Sweet Street stands as a reminder that product designs that are essential to the use of the item or go to the item’s cost or performance are the province of patent protection, not trademark. The decision also reminds businesses of the usefulness of declaratory judgment actions in protecting against allegations of infringement of intellectual property rights.

For more information on the Lanham Act or implications of Sweet Street Desserts, Inc. v. Chudleigh’s Ltd., please contact Kathleen Barnett Einhorn, Esq., Director of the firm’s Complex Commercial Litigation Group, at keinhorn@genovaburns.com or Jennifer Borek, Esq., a Partner in the Complex Commercial Litigation Group at jborek@genovaburns.com.

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U.S. Supreme Court Clarifies Standard for Awarding Attorneys’ Fees to Successful Copyright Litigants.

On June 16, 2016, the U.S. Supreme Court in a unanimous decision, clarified the standard for awarding attorneys’ fees under the Copyright Act.

This is the second time the case of Kirtsaeng v. John Wiley & Sons, Inc, No. 15-375, has come before the Supreme Court.  Kitrsaeng was sued by respondent John Wiley & Sons, Inc., a textbook publisher. Kirtsaeng won the first Supreme Court appeal, which resulted in a clarification of the “first sale” doctrine.  Having prevailed, Kirtsaeng sought more than $2 million in attorney’s fees under § 505 of the Copyright Act.  The Second Circuit affirmed the district court’s denial of this request, finding that Wiley had taken reasonable positions throughout litigation, and awarding fees would not serve the Copyright Act’s underlying purpose—enriching the public through access to creative works.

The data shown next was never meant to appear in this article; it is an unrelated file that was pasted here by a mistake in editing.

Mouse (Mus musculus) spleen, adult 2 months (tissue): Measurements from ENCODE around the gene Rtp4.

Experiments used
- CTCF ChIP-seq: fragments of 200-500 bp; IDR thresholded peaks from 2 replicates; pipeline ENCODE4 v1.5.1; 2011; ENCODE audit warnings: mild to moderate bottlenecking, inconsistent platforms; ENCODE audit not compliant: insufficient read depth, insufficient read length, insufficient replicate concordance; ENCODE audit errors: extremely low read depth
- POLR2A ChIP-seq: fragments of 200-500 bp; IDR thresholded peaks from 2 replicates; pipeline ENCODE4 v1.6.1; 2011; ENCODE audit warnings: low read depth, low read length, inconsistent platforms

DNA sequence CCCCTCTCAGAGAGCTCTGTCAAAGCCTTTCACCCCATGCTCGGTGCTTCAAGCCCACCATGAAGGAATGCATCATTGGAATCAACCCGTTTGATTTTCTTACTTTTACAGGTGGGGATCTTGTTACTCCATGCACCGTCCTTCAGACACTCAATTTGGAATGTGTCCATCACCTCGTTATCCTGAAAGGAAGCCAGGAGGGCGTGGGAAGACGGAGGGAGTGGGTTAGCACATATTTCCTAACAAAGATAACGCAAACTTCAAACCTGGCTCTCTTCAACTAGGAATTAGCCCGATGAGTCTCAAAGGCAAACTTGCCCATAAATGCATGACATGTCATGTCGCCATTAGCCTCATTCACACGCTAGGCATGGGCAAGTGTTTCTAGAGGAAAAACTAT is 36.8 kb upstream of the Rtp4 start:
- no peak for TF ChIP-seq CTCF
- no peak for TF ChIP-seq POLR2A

Although the Copyright Act gives the district court discretion to award attorneys’ fees, the Supreme Court emphasized that the discretion must be exercised under set standards to increase the predictability of the result for both plaintiffs and defendants.

The Supreme Court noted that the Second Circuit appeared to focus solely on the objective reasonableness of the parties’ litigation positions, which is an important factor, but not the only factor to be considered.   By focusing too narrowly on the parties’ litigation positions, a court may lose sight of the goals of the Copyright Act. The Court acknowledged the fundamental nature of litigation, that “both plaintiffs and defendants can (and sometimes do) make unreasonable arguments,” a fact which “favors plaintiffs because a losing defendant will virtually always be found to have done something culpable.” Slip op. at 9 (emphasis in original).